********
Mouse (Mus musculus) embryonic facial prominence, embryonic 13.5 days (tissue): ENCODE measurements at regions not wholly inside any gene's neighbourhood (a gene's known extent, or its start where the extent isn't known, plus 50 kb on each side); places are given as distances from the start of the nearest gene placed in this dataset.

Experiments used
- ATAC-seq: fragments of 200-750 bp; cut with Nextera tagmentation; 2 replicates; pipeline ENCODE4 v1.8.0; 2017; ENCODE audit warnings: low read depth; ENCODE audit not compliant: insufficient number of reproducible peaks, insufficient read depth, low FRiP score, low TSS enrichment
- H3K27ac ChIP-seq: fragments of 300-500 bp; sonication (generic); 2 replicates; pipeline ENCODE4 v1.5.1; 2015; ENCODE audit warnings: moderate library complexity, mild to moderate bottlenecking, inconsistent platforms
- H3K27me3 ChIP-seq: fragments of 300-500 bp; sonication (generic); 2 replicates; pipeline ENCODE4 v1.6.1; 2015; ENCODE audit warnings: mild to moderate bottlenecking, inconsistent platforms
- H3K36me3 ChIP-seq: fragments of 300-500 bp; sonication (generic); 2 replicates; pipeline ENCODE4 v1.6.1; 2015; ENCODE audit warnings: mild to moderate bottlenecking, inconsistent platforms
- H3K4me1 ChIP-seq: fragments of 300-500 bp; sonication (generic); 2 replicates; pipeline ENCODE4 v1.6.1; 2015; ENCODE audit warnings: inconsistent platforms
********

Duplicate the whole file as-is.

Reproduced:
Mouse (Mus musculus) embryonic facial prominence, embryonic 13.5 days (tissue): ENCODE measurements at regions not wholly inside any gene's neighbourhood (a gene's known extent, or its start where the extent isn't known, plus 50 kb on each side); places are given as distances from the start of the nearest gene placed in this dataset.

Experiments used
- ATAC-seq: fragments of 200-750 bp; cut with Nextera tagmentation; 2 replicates; pipeline ENCODE4 v1.8.0; 2017; ENCODE audit warnings: low read depth; ENCODE audit not compliant: insufficient number of reproducible peaks, insufficient read depth, low FRiP score, low TSS enrichment
- H3K27ac ChIP-seq: fragments of 300-500 bp; sonication (generic); 2 replicates; pipeline ENCODE4 v1.5.1; 2015; ENCODE audit warnings: moderate library complexity, mild to moderate bottlenecking, inconsistent platforms
- H3K27me3 ChIP-seq: fragments of 300-500 bp; sonication (generic); 2 replicates; pipeline ENCODE4 v1.6.1; 2015; ENCODE audit warnings: mild to moderate bottlenecking, inconsistent platforms
- H3K36me3 ChIP-seq: fragments of 300-500 bp; sonication (generic); 2 replicates; pipeline ENCODE4 v1.6.1; 2015; ENCODE audit warnings: mild to moderate bottlenecking, inconsistent platforms
- H3K4me1 ChIP-seq: fragments of 300-500 bp; sonication (generic); 2 replicates; pipeline ENCODE4 v1.6.1; 2015; ENCODE audit warnings: inconsistent platforms